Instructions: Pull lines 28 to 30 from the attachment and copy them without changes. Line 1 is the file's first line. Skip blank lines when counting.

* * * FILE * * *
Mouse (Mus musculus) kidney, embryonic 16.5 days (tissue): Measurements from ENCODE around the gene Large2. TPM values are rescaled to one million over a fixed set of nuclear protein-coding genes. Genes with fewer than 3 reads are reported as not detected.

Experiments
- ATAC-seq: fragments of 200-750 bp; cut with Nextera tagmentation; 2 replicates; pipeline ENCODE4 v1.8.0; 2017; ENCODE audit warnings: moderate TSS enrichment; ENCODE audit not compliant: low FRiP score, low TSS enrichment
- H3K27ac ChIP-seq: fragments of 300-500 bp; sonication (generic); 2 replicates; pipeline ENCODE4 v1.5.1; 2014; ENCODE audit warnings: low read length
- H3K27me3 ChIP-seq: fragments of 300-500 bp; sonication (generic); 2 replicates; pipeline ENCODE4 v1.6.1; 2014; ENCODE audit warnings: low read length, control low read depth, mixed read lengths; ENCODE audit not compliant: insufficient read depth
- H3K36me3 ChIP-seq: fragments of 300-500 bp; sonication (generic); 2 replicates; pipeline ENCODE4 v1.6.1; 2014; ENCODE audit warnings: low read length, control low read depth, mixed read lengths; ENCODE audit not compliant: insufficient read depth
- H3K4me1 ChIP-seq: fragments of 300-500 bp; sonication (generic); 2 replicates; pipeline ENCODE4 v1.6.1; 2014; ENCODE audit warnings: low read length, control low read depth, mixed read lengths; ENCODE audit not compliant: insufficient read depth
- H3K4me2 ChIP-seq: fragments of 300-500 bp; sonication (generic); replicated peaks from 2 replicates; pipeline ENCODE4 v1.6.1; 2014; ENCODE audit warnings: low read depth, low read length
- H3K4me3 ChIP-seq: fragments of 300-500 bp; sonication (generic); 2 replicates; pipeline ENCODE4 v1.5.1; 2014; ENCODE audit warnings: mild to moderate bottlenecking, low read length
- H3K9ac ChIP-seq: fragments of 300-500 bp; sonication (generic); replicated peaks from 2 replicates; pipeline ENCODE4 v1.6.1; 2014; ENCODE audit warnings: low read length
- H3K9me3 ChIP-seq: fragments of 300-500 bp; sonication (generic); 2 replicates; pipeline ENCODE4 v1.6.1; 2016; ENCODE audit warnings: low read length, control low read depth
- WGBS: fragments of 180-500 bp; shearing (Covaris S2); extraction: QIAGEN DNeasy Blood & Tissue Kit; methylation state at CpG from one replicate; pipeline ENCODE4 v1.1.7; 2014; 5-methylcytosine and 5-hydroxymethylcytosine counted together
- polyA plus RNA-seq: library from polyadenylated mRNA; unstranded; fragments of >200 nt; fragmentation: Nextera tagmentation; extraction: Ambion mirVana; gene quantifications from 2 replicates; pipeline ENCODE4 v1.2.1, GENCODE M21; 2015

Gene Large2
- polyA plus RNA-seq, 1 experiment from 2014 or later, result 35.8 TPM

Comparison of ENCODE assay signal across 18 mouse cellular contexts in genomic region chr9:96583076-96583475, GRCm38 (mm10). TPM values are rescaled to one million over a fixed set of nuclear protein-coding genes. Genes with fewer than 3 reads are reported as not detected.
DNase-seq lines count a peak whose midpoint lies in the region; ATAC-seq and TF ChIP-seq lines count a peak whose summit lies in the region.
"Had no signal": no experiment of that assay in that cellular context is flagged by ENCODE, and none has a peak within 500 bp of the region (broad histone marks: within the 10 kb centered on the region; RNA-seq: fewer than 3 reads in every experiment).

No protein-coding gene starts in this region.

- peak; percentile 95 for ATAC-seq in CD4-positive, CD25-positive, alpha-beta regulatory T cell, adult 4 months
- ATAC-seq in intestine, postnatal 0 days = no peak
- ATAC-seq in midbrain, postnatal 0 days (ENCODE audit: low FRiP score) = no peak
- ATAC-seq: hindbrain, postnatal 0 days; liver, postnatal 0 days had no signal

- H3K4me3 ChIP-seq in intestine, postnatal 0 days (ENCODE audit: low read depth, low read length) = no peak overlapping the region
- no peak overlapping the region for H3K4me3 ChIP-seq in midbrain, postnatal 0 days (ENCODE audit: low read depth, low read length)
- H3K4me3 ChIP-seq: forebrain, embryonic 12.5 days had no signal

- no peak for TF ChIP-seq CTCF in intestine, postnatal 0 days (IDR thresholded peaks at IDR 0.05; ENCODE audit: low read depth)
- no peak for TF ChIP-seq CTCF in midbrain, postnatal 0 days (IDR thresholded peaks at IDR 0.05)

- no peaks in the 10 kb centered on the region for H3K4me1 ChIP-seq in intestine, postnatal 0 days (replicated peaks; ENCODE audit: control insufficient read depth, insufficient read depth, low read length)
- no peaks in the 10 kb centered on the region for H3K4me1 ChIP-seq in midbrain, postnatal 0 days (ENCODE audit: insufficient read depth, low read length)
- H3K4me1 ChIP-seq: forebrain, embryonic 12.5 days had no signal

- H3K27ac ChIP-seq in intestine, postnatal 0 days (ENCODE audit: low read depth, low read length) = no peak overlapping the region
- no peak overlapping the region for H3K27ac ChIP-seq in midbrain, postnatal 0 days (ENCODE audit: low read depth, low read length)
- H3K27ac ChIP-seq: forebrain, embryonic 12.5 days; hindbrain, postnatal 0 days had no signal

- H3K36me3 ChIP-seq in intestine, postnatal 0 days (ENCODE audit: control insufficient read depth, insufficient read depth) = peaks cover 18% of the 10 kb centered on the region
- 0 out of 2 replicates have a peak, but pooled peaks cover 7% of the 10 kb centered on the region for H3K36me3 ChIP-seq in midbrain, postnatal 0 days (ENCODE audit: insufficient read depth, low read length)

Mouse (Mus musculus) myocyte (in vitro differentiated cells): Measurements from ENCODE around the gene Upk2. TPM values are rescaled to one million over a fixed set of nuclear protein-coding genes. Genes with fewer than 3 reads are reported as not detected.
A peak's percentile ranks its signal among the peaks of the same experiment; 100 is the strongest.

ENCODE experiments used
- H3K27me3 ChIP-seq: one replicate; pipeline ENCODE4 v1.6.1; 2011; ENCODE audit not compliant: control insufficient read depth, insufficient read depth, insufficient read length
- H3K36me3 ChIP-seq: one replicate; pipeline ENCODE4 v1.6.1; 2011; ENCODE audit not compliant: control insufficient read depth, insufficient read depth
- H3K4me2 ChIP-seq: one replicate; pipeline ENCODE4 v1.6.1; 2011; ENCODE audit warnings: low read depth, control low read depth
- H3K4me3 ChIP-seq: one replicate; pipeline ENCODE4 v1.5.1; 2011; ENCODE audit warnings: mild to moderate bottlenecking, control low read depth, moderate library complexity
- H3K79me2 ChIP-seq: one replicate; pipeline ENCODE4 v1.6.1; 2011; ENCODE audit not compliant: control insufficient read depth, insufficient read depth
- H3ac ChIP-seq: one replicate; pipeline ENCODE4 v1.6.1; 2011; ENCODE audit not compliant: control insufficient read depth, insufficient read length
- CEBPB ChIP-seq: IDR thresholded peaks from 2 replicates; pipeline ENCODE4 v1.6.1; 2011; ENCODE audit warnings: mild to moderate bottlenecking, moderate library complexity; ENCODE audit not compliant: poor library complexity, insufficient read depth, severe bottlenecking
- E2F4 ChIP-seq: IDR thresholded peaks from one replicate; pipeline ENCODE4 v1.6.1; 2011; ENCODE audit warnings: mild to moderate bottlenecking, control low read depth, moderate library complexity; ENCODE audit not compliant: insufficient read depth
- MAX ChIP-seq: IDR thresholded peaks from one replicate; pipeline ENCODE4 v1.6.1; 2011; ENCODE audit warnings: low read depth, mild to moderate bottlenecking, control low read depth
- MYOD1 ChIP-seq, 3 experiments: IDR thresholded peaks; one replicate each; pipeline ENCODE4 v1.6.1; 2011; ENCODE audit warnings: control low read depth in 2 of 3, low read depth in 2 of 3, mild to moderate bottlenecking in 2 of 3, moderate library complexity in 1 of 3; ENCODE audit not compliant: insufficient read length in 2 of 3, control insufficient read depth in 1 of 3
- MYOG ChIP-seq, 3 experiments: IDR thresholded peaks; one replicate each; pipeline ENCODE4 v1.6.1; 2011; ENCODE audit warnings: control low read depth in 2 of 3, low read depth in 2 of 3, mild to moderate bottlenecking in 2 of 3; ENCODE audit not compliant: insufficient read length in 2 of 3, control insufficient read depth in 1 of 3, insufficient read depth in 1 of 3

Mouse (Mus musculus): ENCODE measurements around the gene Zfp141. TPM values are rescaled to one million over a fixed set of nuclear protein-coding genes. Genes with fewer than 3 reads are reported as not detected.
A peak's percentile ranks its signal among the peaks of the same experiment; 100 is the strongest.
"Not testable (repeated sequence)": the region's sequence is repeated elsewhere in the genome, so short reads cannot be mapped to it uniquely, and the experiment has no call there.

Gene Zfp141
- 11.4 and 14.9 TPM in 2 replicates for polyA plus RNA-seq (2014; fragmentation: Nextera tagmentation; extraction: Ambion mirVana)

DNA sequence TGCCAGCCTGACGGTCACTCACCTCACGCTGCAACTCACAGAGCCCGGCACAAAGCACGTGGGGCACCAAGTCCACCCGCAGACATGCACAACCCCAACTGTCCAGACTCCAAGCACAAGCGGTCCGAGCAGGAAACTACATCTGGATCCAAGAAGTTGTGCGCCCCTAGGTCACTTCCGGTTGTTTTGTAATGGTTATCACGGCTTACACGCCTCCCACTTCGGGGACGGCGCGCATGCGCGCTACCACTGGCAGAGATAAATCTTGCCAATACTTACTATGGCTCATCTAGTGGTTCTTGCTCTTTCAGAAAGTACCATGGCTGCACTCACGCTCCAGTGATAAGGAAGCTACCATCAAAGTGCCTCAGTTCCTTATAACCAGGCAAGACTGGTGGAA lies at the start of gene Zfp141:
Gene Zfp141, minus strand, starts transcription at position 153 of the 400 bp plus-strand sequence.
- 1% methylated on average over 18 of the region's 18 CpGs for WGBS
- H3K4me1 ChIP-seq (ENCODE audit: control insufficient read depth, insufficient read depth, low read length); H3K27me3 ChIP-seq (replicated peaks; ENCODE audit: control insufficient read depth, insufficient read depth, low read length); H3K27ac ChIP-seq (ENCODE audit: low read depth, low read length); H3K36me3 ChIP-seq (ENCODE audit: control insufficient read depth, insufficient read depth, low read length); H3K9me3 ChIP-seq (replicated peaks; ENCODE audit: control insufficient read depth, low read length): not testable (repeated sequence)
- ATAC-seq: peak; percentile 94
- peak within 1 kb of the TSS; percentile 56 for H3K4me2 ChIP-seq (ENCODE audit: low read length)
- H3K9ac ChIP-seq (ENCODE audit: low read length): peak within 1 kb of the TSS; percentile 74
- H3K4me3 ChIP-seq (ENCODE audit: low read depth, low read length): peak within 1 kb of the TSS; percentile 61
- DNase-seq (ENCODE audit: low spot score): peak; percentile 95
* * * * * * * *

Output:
- no peak for TF ChIP-seq CTCF in midbrain, postnatal 0 days (IDR thresholded peaks at IDR 0.05)

- no peaks in the 10 kb centered on the region for H3K4me1 ChIP-seq in intestine, postnatal 0 days (replicated peaks; ENCODE audit: control insufficient read depth, insufficient read depth, low read length)
- no peaks in the 10 kb centered on the region for H3K4me1 ChIP-seq in midbrain, postnatal 0 days (ENCODE audit: insufficient read depth, low read length)